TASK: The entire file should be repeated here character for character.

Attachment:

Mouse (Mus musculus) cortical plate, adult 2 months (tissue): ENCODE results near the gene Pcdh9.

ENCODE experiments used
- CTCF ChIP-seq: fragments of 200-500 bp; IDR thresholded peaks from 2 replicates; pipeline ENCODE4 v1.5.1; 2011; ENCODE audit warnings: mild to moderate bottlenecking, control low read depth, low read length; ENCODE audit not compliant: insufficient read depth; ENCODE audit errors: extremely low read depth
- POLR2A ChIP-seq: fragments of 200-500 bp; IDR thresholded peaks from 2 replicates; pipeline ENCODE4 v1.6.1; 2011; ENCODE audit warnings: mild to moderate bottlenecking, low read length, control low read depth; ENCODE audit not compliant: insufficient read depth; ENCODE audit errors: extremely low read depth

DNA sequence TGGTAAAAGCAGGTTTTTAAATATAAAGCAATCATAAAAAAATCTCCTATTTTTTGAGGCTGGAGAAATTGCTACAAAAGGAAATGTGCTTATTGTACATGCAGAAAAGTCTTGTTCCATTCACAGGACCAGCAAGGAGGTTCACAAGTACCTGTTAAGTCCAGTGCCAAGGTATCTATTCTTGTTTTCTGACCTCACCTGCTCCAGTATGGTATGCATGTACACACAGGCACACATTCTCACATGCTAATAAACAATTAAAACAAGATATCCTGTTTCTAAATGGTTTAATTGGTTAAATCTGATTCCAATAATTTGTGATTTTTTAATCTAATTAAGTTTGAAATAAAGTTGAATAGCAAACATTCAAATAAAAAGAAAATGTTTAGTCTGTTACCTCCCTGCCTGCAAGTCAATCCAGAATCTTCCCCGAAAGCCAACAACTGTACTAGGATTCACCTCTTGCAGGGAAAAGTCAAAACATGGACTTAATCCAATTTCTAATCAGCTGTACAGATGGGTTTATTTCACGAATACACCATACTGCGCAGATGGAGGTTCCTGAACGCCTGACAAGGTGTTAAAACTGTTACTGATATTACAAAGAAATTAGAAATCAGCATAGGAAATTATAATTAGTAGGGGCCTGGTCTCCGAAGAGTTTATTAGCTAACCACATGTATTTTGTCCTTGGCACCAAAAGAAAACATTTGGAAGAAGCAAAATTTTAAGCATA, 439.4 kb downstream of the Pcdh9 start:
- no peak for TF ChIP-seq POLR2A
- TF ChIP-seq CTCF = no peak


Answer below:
Mouse (Mus musculus) cortical plate, adult 2 months (tissue): ENCODE results near the gene Pcdh9.

ENCODE experiments used
- CTCF ChIP-seq: fragments of 200-500 bp; IDR thresholded peaks from 2 replicates; pipeline ENCODE4 v1.5.1; 2011; ENCODE audit warnings: mild to moderate bottlenecking, control low read depth, low read length; ENCODE audit not compliant: insufficient read depth; ENCODE audit errors: extremely low read depth
- POLR2A ChIP-seq: fragments of 200-500 bp; IDR thresholded peaks from 2 replicates; pipeline ENCODE4 v1.6.1; 2011; ENCODE audit warnings: mild to moderate bottlenecking, low read length, control low read depth; ENCODE audit not compliant: insufficient read depth; ENCODE audit errors: extremely low read depth

DNA sequence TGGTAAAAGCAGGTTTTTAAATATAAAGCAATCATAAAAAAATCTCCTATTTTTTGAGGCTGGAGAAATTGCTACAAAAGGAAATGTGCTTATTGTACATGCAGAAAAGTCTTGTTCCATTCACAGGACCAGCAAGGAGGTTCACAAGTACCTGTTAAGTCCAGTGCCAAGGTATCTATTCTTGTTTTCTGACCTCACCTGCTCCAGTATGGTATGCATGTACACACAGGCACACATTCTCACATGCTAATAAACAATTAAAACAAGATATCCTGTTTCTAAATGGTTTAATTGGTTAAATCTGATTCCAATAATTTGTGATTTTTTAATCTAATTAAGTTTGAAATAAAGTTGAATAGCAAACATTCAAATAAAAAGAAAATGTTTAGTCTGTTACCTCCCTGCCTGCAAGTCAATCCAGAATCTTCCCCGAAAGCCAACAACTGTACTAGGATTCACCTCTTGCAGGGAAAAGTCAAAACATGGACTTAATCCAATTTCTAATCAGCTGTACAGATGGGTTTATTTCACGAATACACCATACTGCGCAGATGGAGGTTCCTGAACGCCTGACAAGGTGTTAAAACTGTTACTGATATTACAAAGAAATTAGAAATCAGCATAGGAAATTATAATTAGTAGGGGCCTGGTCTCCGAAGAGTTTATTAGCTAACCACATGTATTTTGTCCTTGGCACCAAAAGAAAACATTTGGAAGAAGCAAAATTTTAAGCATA, 439.4 kb downstream of the Pcdh9 start:
- no peak for TF ChIP-seq POLR2A
- TF ChIP-seq CTCF = no peak